No-Needle, No-Scalpel Vasectomy
The procedure is usually completed in around 30 minutes.
It’s a very safe procedure, and the risk of complications is very low, affecting approximately 1 percent of patients. There is a small risk of bleeding under the skin, minor infection or chronic discomfort. The discomfort generally gets better with time and conservative measures. The risk of pregnancy after vasectomy is about 1 in 2,000, as a man never stops making sperm and it’s possible for sperm to make their way across the vasectomy site. But that is the lowest risk of failure of all forms of birth control.
Most men will experience a bruised or achy feeling for a few days, so it's recommended to wear tight underwear for 7 days and take an anti-inflammatory painkiller as required to help ease discomfort. Most men take a couple of days off work to rest, or longer if their job is physical. Heavy lifting and contact sports should be avoided for a couple of weeks.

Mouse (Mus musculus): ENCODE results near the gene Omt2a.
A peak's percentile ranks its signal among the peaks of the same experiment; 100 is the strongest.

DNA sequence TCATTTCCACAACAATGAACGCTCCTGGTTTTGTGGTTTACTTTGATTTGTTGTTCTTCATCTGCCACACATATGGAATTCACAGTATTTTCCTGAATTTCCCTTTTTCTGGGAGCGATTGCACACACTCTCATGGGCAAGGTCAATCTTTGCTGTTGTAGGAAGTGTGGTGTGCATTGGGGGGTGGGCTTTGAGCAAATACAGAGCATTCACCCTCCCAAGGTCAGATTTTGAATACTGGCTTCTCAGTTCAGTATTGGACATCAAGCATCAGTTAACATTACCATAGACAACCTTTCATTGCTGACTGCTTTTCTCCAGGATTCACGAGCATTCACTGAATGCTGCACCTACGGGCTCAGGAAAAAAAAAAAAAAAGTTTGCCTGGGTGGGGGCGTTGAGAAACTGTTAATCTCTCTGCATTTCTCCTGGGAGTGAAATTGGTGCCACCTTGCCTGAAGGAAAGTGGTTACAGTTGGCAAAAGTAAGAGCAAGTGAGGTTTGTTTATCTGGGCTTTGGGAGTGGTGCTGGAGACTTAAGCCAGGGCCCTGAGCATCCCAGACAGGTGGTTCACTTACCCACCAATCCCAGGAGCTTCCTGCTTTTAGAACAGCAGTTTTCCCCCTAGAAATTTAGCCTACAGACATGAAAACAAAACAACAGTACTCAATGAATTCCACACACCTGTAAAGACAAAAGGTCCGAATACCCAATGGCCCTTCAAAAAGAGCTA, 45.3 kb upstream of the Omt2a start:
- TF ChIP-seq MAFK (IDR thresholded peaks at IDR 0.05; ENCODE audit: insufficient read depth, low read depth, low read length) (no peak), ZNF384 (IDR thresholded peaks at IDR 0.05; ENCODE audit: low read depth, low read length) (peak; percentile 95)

Patients will have a sperm test after 16 weeks and will be notified of the results. Until confirmation of a clear test result you must use effective contraception. Most men have no sperm in their semen at 16 weeks but the time taken does vary and another test will be booked if necessary.
Yes. A vasectomy simply stops sperm entering your ejaculate and acts as a male contraceptive. A patients’ ejaculate will appear just the same as normal.
Regarding Sexual performance, vasectomy has no negative effects - erection and male hormone levels remain the same.
Vasectomy reversal is possible but success is not guaranteed and depends largely on how long ago it was done. The decision to opt for a vasectomy remains a highly personal one in which the potential risks and benefits must be considered, including the possibility that you may change your mind, so it is much better to consider it as a permanent procedure.
Sperm do not suddenly build up in the testicle, so the development of an inflammatory cascade, blow out and scarring of the fine epididymal tubules is avoided.
Sperm flow is directed and absorbed under the skin rather than left to clog up the tubules.
An open ended vasectomised patient is unlikely to be aware that they have had a vasectomy unlike the closed ended vasectomy patients that often experience some form of aching and tenderness.
The nature of this technique prevents the build-up of sperm and the associated congestion (post vasectomy pain syndrome), a lower rate of postoperative pain, and a better potential for vasectomy reversal in the future